Convention Hotels: The Hosts of Group Business
By Robert Mandelbaum Director of Research Information Services, CBRE Hotels' Americas Research | September 01, 2013
The U.S. lodging industry is well into its fourth year of recovery from the great recession of 2009. One of the pleasant surprises of the current recovery has been the very strong return of lodging demand. From 2009 to 2012, Smith Travel Research (STR) reports that the total accommodated room nights at U.S. hotels has increased by 15.5 percent, the greatest three-year increase in demand observed in the past 25 years.
Most industry analysts agree that this surge in lodging demand has been led by business and leisure travelers. Lagging during the recovery has been the group demand segment. With conventions and conferences returning to the market at a slow pace, how has this impacted the performance of the large convention hotels that typically host these meetings?
To analyze the impact of lagging group demand on the performance of convention hotels, we studied a series of data extracted from PKF Hospitality Research, LLC's (PKF-HR) Trends® in the Hotel Industry database. Trends® is PKF-HR's annual survey of operating statements from thousands of hotels across the U.S. The data series analyzed comes from a same-store sample of 58 convention hotels that reported revenue, expense, and profit information each year from 2007 through 2012. The 58 properties average 1,007 rooms in size. To provide perspective, we compared the performance of the convention properties to the performance of all the hotels in the Trends® sample.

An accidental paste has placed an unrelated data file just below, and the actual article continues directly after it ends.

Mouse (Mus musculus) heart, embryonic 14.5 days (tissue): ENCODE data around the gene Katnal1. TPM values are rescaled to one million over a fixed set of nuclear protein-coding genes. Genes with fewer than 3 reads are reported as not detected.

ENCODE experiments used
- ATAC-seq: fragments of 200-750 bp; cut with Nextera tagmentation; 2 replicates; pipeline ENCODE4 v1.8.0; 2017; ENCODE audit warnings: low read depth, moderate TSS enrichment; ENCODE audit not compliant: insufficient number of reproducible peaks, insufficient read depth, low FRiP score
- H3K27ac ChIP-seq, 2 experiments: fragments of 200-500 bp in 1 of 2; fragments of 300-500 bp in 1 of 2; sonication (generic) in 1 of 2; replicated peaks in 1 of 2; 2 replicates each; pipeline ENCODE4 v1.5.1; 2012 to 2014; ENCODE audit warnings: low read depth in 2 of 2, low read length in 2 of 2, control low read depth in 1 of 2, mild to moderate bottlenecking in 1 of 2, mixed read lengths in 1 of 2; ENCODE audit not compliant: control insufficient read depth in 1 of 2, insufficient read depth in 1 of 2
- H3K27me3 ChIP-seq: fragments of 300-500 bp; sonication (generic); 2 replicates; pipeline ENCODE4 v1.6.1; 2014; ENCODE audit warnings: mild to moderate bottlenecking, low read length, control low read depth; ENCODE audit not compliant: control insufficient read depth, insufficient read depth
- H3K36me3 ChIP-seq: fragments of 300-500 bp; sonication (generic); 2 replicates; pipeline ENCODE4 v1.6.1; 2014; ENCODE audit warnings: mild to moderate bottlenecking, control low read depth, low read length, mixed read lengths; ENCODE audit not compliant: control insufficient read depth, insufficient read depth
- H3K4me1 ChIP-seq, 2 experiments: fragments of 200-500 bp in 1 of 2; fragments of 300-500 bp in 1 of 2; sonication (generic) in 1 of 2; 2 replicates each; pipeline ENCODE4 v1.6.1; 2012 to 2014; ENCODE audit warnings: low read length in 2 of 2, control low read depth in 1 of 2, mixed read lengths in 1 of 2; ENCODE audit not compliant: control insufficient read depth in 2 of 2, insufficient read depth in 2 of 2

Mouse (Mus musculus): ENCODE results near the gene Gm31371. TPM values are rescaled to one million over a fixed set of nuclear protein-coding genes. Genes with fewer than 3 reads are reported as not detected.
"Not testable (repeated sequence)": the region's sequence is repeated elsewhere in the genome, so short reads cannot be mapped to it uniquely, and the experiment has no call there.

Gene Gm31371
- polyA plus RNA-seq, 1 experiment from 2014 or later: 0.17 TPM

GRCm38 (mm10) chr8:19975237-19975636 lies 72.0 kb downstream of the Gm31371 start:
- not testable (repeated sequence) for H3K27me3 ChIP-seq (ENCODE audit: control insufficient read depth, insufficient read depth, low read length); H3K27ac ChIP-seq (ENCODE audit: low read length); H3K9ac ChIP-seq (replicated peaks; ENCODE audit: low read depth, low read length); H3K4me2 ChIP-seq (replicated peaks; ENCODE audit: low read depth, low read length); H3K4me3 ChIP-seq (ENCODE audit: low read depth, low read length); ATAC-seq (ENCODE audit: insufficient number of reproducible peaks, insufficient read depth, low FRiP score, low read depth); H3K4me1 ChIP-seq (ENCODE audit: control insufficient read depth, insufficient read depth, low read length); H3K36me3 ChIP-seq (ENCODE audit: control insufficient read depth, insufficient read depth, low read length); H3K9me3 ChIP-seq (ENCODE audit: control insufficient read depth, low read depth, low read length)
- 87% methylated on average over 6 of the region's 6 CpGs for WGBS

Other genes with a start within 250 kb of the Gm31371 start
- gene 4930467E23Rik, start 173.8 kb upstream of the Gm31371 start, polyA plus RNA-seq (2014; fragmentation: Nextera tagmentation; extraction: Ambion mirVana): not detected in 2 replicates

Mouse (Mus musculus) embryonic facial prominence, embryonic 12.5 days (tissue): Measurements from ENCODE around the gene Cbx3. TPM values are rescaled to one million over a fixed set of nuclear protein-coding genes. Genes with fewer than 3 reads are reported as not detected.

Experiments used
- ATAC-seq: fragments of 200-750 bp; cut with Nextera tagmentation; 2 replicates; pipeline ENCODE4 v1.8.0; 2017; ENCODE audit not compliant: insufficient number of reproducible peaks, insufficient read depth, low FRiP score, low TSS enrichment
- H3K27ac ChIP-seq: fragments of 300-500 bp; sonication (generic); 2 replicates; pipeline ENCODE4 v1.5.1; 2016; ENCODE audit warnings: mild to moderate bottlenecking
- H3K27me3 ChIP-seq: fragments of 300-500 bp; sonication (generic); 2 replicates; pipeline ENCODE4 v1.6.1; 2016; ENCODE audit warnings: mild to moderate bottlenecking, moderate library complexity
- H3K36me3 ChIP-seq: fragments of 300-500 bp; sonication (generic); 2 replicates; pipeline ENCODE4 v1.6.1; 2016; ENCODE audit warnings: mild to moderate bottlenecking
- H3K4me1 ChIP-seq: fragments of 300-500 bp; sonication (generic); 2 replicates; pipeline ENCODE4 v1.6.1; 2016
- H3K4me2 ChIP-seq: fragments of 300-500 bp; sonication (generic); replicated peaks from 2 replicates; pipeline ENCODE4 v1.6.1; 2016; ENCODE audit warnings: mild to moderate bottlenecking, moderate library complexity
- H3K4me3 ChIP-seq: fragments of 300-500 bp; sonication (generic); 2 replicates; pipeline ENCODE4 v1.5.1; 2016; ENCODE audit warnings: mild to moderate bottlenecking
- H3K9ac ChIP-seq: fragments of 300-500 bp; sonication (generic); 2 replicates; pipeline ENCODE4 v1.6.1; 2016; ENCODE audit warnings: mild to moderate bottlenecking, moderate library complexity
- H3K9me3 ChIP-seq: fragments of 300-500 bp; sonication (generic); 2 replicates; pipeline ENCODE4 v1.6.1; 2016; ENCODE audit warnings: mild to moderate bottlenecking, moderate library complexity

Rooms Revenue Down
The negative impact caused by the lagging recovery of group demand becomes evident when analyzing the decline of rooms revenue (RevPAR) at convention hotels. From the pre-recession peak of 2008 through 2012, RevPAR at the sample of convention hotels declined by 6.6 percent. Concurrently, the decline in RevPAR for all hotels in the Trends® sample was only 2.6 percent.
RevPAR is driven by two components; occupancy and average daily rate (ADR). From 2008 to 2012, occupancy levels at convention hotels dropped from 73.4 percent to 73.2 percent. Since we are analyzing a same-store sample, this implies that convention hotels accommodated just 0.3 percent fewer rooms in 2012 than they did in 2008.
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